carrier: center of board battleship: center of board submarine: center of board destroyer: longways against edge patrol boat: corner

Next, we'll fire up ye olde computer to crank out the odds of successfully hitting everything without missing (we'll get to the issue of the two misses in a second).

The odds of hitting all the spots without a single miss? 1.7 billion to one against. Really.

Okay, so how do the two misses affect the outcome? Not much. If we modify the original calculations so that there are 98 spaces to begin instead of 100, the odds drop to 1.5 billion to one against.

Oh, Sophie, you had a good thing going with your 5-0 record, but clearly you got greedy. Buy that girl a deck of cards, Eric, because her poker face is better than you think.

Today we get follow-ups to two stories that ObscureCraft has been tracking. First, I'm sure you remember reading the first sentence of my "Word Problems" feature on the gas-tax holiday before getting bored, so I'll give you the short version: John McCain wants to suspend the national gas tax for the summer, because he is a stupid old man who can't do math. It turns out that the state of New York is also governed by stupid old men who can't do math.

State senators Andrew Lanza, Charles Fuschillo, and Joe Robach, sponsored a bill to suspend the 32.5 cent per gallon gas between Memorial Day and Labor Day. As a result, I am taking up a collection: if I get $60 in pledges, I will send each of these senators a copy of this book with the following note.

Dear Senator:

It has come to my attention, based on your recent legislation to suspend the gasoline tax for the summer season, that you are poor at math. Because I feel it is important that our elected officials be able to solve basic math problems, I have sent you the enclosed book. Take the time you would spend today writing horrible legislation and work through this book, and I guarantee that your math skills will greatly improve. Only 20 minutes a day to success! After you are done, your homework is to write a paragraph on why a gas tax holiday is a retarded idea.

I will start the pot with $10. And I don't even have a job! Anybody else in?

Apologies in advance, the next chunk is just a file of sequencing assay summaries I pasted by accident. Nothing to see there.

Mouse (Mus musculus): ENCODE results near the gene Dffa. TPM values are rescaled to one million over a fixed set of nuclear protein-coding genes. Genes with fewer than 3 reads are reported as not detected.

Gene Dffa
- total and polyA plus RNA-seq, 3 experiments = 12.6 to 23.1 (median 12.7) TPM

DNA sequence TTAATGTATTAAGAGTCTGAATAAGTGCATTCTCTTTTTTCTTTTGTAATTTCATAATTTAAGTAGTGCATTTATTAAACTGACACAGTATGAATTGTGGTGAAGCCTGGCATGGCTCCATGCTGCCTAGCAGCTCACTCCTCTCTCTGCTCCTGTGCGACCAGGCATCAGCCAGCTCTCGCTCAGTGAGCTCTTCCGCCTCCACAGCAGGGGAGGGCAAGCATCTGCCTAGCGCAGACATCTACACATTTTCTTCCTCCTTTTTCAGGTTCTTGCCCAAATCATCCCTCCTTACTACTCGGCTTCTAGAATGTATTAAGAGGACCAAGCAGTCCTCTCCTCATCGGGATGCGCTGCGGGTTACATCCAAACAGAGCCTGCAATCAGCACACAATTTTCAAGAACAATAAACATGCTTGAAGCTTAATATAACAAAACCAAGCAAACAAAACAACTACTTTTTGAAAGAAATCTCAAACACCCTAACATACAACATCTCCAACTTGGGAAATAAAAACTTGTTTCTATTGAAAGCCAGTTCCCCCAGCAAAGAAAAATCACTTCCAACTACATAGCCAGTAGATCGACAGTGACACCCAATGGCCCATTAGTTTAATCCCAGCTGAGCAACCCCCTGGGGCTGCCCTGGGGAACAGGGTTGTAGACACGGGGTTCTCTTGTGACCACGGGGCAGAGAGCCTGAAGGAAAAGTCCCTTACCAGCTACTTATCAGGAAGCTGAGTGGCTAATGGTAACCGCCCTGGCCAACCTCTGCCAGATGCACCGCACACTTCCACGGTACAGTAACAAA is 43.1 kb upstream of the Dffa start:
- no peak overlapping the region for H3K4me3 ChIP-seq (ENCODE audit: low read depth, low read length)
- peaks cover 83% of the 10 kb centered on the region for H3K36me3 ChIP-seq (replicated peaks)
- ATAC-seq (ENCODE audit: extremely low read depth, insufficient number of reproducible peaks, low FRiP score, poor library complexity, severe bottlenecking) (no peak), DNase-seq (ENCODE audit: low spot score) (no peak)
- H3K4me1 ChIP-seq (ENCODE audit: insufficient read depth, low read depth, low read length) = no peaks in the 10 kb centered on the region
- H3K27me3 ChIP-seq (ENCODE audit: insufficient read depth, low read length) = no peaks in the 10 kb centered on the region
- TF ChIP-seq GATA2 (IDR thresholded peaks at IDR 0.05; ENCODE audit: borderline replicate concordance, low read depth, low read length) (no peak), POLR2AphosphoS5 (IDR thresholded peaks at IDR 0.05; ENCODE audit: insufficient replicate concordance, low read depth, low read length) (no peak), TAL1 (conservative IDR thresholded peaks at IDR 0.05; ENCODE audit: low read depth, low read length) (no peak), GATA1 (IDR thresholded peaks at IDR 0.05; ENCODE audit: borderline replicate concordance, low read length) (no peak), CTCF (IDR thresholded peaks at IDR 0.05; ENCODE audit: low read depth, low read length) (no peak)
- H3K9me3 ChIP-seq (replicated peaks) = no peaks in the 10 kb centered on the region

----

And finally: Monday, I brought you up to speed on the Miley Cyrus photo scandal. Well, today, I found this on the internets. That is what I call a photo scandal.

Just click it. Don't make me explain the disturbing, disturbing image found inside. Miley Cyrus may not owe me an apology, but whoever created this Disney-related advertisement does. Because I am upset. I'm going to go take another shower now.

Remember in school when you would get questions like this:

A
train leaves Chicago at 6:45 going 50 miles per hour. Another train
leaves Detroit at 5:15 going 70 miles per hour. If its 400 miles
between the two cities, where do the trains meet? (Answer: Fuck you
teacher!!!)

Well, turns out, you were right when you said you would never need
to know how to do that. Turns out word problems are much harder than
that. Things are not so simplified; you are not given all the
information; and, most of the time, you don't even know the question
being asked of you is a math problem. This recurring feature will aim
to highlight when a topic in the news is actually a word problem, and
then I will try to solve it.

Today's question: Should I be in favor of John McCain's proposed "gas-tax" holiday?

The answer actually depends on who you are. I will attempt to
answer it from several points of view. Here are some facts that should
be considered with each answer.

The current gas tax is 18.4 cents per gallon (24.4 cents per gallon on diesel fuel).
Estimates peg the value of this tax to the US government at $10 billion. As of this writing, the national average cost of gasoline is $3.39. As of this writing, oil costs $113 per barrel.

I'm
an average American. I consume 500 gallons of gas per year.
During the summer months, I'll consume roughly 30% of this gasoline, or 150 gallons. Therefore, this tax reduction will personally save me about $27 this
year. Uh, that's pretty good, I guess. Hope the government didn't
need that $10 billion dollarsforanything.

Here is the answer if you are an economist:

The average driver reduces consumption in response to rising prices once prices cross approximately $2.50 per gallon.
Decreasing the price per gallon should result in higher consumption.
Per gallon spending drops, but overall spending on fuel will remain
roughly constant. Therefore, the effect of this tax will be to remove
$10 billion from the federal budget, and transfer those funds to the
gasoline and oil industry.

Here is the answer if you are the gasoline industry: